How to do right by your students in the face of COVID-19

In the higher education community, we are all driven by the missions of our institutions and our collective calling to serve students as they pursue personal growth and enlightenment. As 2020 continues to keep us all on our toes, it’s important for institutions to find new ways to do right by students despite new and evolving challenges.

To learn how various institutions are accomplishing this, we sat down with Flywire clients to hear how they are helping students through the COVID-19 global pandemic. Here are three tips gathered from their advice:

1. Flexibility is key

Brett Cassell, Bursar at the University of Colorado, highlights flexibility as a critical component of responding to this year’s challenges.

“The key word is flexibility and that’s what we really try to practice with our students and parents this semester. We really wanted to make sure that they had time to pay and if they couldn’t, we extended it out a little bit and we didn’t charge late or finance charges for the last two due dates in the spring.”

“We’re allowing students that had balances for spring or even the summer to register for the fall,” Cassell continues. “They can actually roll their balances into the payment plans for summer and fall if they need to do that as well to help them pay it off over the semester to give them a bit of extra time.”

The flexibility of agile payment plan options enables universities to help keep students enrolled in the face of this global crisis.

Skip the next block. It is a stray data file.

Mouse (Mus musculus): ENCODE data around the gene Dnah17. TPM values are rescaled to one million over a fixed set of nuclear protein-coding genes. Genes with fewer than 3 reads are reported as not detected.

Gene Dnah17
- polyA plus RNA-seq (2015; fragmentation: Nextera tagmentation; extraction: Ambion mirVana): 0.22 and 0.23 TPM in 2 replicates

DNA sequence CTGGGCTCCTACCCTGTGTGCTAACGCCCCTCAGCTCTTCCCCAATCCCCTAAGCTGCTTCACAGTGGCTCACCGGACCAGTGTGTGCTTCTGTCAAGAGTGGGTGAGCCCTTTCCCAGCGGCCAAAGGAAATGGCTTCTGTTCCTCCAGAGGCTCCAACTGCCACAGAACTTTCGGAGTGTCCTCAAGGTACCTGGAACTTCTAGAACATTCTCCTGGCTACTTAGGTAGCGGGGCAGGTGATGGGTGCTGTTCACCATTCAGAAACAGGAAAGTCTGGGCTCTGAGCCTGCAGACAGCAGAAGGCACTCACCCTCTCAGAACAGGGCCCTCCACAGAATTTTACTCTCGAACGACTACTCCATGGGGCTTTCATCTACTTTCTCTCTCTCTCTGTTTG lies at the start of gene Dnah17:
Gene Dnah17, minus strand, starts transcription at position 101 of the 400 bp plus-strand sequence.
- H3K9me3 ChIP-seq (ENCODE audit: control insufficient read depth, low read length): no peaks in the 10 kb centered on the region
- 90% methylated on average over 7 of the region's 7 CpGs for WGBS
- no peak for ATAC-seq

2. Focus on engagement

One thing 2020 has provided plenty of is uncertainty. In such a climate, it’s more important than ever to communicate with students constantly.

“Communicate often,” says Jennifer Campbell of Penn State University. “Don’t give miscommunication an opportunity to grow.”

Campbell recommends communicating relevant information broadly, but also being very specific and targeted on top of that.

“When we decided to go to remote learning, for example, our housing colleagues needed to vacate the dorms, but there was a decision to still provide housing to our international students. When they created their original communication, they did include language that addressed the needs of our international students, who didn’t necessarily have a home to go to. After that initial email went out, we then sent our more specific communication that emphasized to this audience the resources that were being made available to them because of their specific needs.”

But Penn State’s engagement is not a one way channel. Campbell listens to students, surveying them to find out where they are, how they’re doing, and what their needs are.

3. Prioritize services

With the world facing so many challenges, it may be tempting to cut services back to the bare minimum. But at times like this, students need more support, not less.

At the University of Colorado, Cassel spent time this summer working to make sure his team was available to answer questions from students.

“We can always help students by email and phone, but sometimes they like to talk to us face-to-face,” Cassell points out. “We’re working on ways to do video conferencing with them and meet them online. Maybe even have webinars if we need to. We’re working on that this summer and, hopefully, we’ll have the ability to do that in the fall, as needed.”

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